Friday, 12 February 2010

abre alas pra minha folia

12 February 2010


I just realized that these are carnival days in Brazil. I believe I try not to be connected with events which are very different from here because they show me that I am in a different world. This is, at times, slightly disturbing to me.

Another thing I just became aware of, and which always make me feel heartbreaking is that today is the 12th of February. Well, the day after tomorrow – the 14th Feb – my brother Henrique would turn 49 if he hadn’t passed away at age 28. See, too bad. Maybe I have been away from this blog because sometimes the free writing leads me to pain, not to join.

Well, let’s try and come back to carnival. I don’t remember have been a super carnival enthusiast, but it is very obvious that the beauty, the joy and the good energy that it makes us all feel in Brazil these days is contagious. I like to dance, to watch the wonderful parade in Rio, to see the carnival aficionado people who fully stop leading a serious life to devote these days to, just as seriously, let go of imagination, freedom, joy, opportunity for redemption, really. I find it so healing. Honestly, going to the streets to dance and play along with your peers dressed up in whatever disguise you think fit your mood that year can only be great.

Pernambuco, particularly Recife and Olinda have a fantastic tradition of putting an enormous number of people in the streets. These people remain there for soooo many hours, standing and dancing. Yes, it ought to be a soul cleansing and spiritual development ritual. Olinda has those giant dolls, of which I used to be very afraid. The maracatu, the frevo, and the other many peculiar traces of the local history are indeed very good to see.

Ary Barroso was a very inspired man who once said the following: “Bahia, land of happiness”. I believe no one disagrees with him. In Bahia the carnival is – no doubt – everlasting. We see people squeezed in small spaces for hours but obviously having the experience that does change their life. So they say about it. My friend Fernanda Fonseca, from Portugal, visited Brazil maybe twice or three times. She said visited Rio de Janeiro, and actually travelled by bus all the way from Rio to Teresina, an adventure she insisted she really wanted to do. Well, she said to me once that after having been to Brazil, seen what it is like, and spent a carnival in Salvador, Europe for her is has become as tasteless as diet food. Bahia is magic, lazy and moving, and musical. We say bahianos are not born; they all have an opening ceremony, as they are all born artists.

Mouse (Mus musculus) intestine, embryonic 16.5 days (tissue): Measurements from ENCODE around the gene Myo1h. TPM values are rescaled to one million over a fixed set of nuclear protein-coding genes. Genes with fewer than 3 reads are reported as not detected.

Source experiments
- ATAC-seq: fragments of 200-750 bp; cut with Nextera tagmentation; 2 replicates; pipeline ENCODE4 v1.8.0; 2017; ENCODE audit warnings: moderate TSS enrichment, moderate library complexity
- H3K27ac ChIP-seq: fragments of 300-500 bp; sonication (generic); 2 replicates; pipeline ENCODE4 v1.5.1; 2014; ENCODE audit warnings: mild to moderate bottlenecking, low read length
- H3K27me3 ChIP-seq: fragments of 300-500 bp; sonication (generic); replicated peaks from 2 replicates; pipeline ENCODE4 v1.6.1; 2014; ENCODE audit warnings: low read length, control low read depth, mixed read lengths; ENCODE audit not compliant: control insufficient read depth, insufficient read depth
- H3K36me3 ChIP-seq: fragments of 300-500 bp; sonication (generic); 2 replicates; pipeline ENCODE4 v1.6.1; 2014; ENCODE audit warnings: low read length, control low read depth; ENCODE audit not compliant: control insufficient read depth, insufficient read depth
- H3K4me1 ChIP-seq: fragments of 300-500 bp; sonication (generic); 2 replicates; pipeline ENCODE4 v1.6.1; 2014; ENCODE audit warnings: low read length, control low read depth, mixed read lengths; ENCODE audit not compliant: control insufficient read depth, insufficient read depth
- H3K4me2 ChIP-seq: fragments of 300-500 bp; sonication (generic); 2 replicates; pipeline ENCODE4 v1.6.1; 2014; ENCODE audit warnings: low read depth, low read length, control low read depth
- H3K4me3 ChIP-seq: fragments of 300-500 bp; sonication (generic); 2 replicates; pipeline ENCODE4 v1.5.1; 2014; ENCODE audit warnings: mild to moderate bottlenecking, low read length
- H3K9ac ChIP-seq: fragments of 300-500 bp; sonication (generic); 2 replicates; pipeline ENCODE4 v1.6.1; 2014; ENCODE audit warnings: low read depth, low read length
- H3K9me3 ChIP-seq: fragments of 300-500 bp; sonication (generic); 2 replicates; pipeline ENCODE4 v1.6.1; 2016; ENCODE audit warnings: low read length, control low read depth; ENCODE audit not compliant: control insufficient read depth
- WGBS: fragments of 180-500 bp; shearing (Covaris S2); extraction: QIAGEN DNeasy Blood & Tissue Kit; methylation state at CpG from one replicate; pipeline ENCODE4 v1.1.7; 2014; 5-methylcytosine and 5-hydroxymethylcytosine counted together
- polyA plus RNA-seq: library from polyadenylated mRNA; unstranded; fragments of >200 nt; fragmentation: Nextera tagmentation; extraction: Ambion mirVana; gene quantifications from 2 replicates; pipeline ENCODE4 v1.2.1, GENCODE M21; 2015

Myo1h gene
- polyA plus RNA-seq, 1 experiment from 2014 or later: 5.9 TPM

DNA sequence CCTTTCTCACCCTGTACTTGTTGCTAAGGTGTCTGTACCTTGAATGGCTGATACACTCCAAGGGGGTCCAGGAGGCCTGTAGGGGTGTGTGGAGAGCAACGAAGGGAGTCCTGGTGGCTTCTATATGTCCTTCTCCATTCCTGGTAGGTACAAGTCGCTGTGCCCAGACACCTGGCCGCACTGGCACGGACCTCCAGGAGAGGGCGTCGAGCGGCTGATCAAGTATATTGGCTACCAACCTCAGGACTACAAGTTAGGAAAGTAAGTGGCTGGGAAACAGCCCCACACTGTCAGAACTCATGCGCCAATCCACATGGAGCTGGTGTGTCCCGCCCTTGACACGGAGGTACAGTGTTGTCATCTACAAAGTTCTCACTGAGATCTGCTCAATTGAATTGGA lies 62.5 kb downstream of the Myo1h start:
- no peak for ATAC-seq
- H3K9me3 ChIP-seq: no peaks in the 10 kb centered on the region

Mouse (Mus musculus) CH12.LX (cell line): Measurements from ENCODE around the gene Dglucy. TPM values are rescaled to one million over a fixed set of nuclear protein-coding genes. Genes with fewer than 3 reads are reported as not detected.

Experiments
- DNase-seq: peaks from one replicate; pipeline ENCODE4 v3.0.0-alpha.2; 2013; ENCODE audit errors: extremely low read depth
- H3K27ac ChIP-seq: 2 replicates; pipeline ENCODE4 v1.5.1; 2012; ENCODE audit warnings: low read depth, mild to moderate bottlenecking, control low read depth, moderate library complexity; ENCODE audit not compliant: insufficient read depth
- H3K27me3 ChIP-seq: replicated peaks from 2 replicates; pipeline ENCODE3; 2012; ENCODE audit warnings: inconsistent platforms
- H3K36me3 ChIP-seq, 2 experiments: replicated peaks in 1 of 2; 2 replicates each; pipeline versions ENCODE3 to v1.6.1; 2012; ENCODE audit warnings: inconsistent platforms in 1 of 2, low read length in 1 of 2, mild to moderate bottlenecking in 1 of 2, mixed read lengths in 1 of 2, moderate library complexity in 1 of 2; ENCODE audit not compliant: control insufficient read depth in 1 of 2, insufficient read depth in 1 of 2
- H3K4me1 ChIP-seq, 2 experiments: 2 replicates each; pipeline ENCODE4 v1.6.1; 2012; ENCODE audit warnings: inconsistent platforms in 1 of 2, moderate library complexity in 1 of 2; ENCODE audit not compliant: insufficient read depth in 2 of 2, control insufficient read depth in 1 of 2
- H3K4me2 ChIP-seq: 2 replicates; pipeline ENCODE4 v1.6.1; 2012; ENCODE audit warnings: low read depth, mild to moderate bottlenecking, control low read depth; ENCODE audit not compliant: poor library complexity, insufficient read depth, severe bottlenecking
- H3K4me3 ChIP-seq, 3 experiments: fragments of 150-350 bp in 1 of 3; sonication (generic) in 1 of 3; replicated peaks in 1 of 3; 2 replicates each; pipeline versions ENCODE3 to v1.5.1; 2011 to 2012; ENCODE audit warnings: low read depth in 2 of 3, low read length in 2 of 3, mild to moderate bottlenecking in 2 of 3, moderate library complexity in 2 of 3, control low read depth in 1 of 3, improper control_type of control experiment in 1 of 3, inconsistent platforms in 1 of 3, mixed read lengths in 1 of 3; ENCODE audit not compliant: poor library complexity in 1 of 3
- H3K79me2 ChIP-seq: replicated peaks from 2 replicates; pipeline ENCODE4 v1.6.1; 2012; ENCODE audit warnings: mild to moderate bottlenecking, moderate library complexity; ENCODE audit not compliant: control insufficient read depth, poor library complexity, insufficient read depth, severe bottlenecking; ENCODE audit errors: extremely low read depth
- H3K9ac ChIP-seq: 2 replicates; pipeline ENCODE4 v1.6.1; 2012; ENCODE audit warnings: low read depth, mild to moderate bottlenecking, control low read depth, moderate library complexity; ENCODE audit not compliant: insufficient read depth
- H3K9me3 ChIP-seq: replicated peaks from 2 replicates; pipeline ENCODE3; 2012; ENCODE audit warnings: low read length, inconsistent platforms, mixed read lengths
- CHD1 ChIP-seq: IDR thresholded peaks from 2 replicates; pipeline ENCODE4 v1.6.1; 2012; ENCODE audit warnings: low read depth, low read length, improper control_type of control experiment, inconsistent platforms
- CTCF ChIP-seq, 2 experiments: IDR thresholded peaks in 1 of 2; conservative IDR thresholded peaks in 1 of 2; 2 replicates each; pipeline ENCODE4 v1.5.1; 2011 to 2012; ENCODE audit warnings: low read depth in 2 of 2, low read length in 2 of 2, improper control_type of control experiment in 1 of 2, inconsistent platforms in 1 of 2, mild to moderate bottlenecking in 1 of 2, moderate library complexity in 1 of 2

Dorival Caymmi is enough to convince anyone of all that is said about Bahia. Their carnival nowadays is a vibrant, huge, and expensive event that, again, lasts forever. Every year, when all cities are already back to normal life the bahianos are still willing to dance and enjoy the languor that comes with the music and the energy.
The carnival as it happens in Rio de Janeiro alone is, as said by many, the best and biggest live show on earth at open sky. Yes, it is.

It might be true that life in Brazil starts effectively only after carnival. How cool is that?

note: all photos in this post are from the internet. none is mine.
I love this Chico Buarque tune:
"quem eh voce?
adivinha . . .
. . . .

(noite dos mascarados - wherever your imagination can take you to)

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